‘Wolf of Wall Street’ Jordan Belfort Isn’t Paying Debts, Prosecutors Say

May 16, 2018, 5:38 PM UTC
Jordan Belfort
Jordan Belfort, the "Wolf of Wall St." Former Wall St. Broker who was jailed for securities fraud, while CEO of Stratton Oakmont. He has written a book called "The Wolf of Wall St." about his experiences. (Photo by David Howells/Corbis via Getty Images)
David Howells—Corbis via Getty Images

Jordan Belfort, the “Wolf of Wall Street,” isn’t just a con, but also a deadbeat, prosecutors say, and they want him to pay up.

For those who’ve forgotten, Belfort operated a penny-stock boiler room on New York’s Long Island called Stratton Oakmont Inc. His brash behavior was glorified on screen by Leonardo DiCaprio in the movie based on Belfort’s memoir. The 2013 film made about $100 million and helped start Belfort’s second career as a motivational speaker.

At his sentencing in 2003, Belfort was ordered to pay $110.4 million in restitution and other penalties, but the government says he still owes about $97 million. At a hearing on Wednesday after prosecutors complained, U.S. District Judge Ann Donnelly in Brooklyn, New York, said Belfort must meet his obligations.

“It seems like he has some spare change lying around,” Donnelly said, adding that Belfort should be questioned by prosecutors about his income.

“Sorry to interrupt his busy schedule,” she said. “He’s going to have to come here so we can get a grip on what’s going on.”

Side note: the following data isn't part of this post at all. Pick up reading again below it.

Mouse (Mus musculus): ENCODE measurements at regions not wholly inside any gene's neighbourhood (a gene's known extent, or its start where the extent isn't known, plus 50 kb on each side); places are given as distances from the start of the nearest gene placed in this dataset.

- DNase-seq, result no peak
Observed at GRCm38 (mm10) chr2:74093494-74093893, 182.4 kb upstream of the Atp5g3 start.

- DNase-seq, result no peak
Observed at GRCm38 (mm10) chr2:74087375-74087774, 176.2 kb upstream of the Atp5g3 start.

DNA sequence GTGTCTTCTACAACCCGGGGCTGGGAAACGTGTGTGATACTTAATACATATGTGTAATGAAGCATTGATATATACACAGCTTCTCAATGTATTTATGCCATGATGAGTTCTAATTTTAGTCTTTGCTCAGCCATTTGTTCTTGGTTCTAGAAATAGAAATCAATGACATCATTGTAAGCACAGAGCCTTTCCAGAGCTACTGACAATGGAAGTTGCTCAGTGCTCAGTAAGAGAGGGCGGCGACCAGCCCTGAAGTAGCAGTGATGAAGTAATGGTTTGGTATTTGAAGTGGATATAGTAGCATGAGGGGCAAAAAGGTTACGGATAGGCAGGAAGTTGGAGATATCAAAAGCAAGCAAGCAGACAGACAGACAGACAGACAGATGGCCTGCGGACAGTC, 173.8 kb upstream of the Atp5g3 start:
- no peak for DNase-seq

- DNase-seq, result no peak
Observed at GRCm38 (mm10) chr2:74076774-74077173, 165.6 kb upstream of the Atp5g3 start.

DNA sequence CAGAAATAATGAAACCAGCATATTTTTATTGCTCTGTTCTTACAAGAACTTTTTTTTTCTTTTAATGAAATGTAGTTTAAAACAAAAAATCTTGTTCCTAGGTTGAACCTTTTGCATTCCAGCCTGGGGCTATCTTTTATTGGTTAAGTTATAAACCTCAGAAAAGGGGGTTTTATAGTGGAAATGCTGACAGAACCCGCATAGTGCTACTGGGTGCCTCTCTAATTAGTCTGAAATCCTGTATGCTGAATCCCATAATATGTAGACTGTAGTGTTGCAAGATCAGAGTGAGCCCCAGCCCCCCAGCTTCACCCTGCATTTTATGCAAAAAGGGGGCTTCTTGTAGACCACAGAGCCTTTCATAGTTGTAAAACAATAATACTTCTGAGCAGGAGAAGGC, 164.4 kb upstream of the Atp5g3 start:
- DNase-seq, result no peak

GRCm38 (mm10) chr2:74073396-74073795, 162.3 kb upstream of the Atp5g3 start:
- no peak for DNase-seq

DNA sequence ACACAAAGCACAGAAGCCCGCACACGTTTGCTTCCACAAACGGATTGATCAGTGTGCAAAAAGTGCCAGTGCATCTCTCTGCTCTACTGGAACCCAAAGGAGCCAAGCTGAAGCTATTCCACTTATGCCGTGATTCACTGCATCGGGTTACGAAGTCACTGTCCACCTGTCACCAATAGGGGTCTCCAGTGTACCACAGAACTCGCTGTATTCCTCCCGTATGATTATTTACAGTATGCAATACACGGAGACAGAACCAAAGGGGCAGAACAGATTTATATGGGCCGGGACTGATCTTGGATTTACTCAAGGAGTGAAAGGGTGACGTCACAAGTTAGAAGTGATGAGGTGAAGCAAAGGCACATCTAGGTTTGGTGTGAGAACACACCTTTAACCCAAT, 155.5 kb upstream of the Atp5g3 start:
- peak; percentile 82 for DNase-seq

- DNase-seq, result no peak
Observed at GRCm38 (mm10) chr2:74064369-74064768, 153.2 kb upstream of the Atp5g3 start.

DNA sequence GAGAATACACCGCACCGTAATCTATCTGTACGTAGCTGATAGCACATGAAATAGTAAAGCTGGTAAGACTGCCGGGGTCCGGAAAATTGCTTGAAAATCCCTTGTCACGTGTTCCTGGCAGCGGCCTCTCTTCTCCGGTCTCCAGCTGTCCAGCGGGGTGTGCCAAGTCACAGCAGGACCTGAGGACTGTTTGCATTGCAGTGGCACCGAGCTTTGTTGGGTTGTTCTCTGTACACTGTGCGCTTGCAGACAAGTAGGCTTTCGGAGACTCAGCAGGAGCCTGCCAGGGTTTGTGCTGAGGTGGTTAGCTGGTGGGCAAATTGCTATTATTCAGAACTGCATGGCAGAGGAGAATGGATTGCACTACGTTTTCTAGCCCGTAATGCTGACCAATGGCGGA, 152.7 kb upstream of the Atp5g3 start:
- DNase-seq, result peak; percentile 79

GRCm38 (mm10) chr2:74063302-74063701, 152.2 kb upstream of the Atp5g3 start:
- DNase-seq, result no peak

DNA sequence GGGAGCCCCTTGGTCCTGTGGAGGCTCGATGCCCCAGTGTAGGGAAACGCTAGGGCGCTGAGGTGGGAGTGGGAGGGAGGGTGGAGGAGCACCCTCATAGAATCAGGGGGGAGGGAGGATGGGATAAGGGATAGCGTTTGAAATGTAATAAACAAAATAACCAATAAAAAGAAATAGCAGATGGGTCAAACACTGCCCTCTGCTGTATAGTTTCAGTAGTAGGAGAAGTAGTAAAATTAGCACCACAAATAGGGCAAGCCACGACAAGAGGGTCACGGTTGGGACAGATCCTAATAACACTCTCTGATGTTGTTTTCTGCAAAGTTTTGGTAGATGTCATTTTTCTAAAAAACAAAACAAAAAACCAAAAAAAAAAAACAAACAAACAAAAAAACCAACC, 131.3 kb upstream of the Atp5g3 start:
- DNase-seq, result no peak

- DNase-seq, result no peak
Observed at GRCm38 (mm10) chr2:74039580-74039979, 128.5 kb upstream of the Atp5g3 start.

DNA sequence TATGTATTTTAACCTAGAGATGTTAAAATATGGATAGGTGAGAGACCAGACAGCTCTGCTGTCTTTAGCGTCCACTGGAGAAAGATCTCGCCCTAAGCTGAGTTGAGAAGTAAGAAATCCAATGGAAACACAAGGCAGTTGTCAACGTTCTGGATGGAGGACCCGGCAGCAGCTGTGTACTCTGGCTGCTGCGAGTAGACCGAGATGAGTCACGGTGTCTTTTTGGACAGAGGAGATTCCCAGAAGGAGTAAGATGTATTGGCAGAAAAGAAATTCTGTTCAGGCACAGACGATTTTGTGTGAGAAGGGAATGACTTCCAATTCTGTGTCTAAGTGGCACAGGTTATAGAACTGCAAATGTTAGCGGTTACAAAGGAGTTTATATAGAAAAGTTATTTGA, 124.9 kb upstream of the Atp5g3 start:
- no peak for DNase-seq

Belfort’s lawyers and prosecutors are tussling over legal technicalities concerning whether income he’s received is subject to garnishment.

Prosecutors say in court papers that Belfort paid about $700,000 to victims between 2007 to 2009, and nothing in 2010; he has also paid $12.8 million, mainly from property he relinquished at sentencing, they say. Belfort and his lawyer, Sharon Cohen Levin, dispute the government’s numbers and what he must pay.

Anyone who hoped Belfort would make a cameo appearance — at the same courthouse where he was sentenced –was disappointed. He was scheduled to be in Lithuania giving a motivational speech.

Cohen Levin argued that Belfort is “cash-strapped.” One of the payments in dispute, ownership units in a startup, may be of “no value” or “may be of extraordinary value,” she said. She argued the shares weren’t subject to the restitution order.

Paying Up

Belfort was released from prison in April 2008. He was convicted of defrauding 1,513 investors out of more than $200 million and sentenced to four years behind bars. He was also ordered to pay 50 percent of his gross income to victims after he was freed.

When government lawyers learned of the deal to publish Belfort’s memoir in April 2007, they filed restraining orders against Bantam Books, Warner Brothers and Appian Way, a film production company founded by DiCaprio. Belfort eventually agreed to pay 50 percent of his earnings from the movie to the U.S., but another dispute recently erupted over Belfort’s income as a motivational speaker and other dealings.

Prosecutors say Belfort earned at least $9 million in speaking engagements between 2013 and 2015 but pocketed it all. He has also collected other income from a building-design business, they claim.

In 2014, during a global speaking tour, Belfort said he hoped to earn “north of $100 million” by giving speeches about his “redemption,” which would allow him to repay victims.

“Once everyone is paid back, believe me I will feel a lot better,” he said at the time. “My goal is to give more than I get, that’s a sustainable form of success.”